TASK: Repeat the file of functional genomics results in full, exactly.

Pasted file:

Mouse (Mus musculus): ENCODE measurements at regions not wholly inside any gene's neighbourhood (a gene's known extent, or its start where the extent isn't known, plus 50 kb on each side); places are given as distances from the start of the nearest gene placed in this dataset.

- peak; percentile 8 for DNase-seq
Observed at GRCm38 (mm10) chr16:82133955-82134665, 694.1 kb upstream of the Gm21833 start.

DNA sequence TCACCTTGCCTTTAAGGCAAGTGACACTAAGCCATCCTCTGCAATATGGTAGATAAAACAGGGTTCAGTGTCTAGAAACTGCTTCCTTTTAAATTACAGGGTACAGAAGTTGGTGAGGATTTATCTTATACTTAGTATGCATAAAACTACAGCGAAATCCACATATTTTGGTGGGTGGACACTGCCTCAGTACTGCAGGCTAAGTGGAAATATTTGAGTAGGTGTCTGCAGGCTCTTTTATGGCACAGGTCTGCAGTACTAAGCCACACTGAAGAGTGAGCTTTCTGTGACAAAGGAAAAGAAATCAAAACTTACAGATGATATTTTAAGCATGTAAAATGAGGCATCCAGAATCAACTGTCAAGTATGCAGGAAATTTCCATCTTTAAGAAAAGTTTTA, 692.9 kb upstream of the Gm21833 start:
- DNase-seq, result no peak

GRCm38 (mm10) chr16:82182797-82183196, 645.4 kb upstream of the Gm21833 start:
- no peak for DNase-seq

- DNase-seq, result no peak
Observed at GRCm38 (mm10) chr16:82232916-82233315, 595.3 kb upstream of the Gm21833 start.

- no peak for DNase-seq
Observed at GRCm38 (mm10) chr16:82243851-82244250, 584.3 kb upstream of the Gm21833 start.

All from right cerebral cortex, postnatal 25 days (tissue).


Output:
Mouse (Mus musculus): ENCODE measurements at regions not wholly inside any gene's neighbourhood (a gene's known extent, or its start where the extent isn't known, plus 50 kb on each side); places are given as distances from the start of the nearest gene placed in this dataset.

- peak; percentile 8 for DNase-seq
Observed at GRCm38 (mm10) chr16:82133955-82134665, 694.1 kb upstream of the Gm21833 start.

DNA sequence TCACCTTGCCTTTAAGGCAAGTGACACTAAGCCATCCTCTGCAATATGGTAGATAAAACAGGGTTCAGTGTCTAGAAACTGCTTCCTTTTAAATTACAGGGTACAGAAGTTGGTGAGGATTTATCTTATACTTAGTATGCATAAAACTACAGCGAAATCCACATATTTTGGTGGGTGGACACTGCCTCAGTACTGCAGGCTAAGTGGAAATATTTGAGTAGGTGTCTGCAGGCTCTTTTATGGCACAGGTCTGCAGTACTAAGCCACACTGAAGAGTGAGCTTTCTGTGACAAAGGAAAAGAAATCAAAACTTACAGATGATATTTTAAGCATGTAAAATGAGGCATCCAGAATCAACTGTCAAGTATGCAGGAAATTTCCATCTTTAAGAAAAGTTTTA, 692.9 kb upstream of the Gm21833 start:
- DNase-seq, result no peak

GRCm38 (mm10) chr16:82182797-82183196, 645.4 kb upstream of the Gm21833 start:
- no peak for DNase-seq

- DNase-seq, result no peak
Observed at GRCm38 (mm10) chr16:82232916-82233315, 595.3 kb upstream of the Gm21833 start.

- no peak for DNase-seq
Observed at GRCm38 (mm10) chr16:82243851-82244250, 584.3 kb upstream of the Gm21833 start.

All from right cerebral cortex, postnatal 25 days (tissue).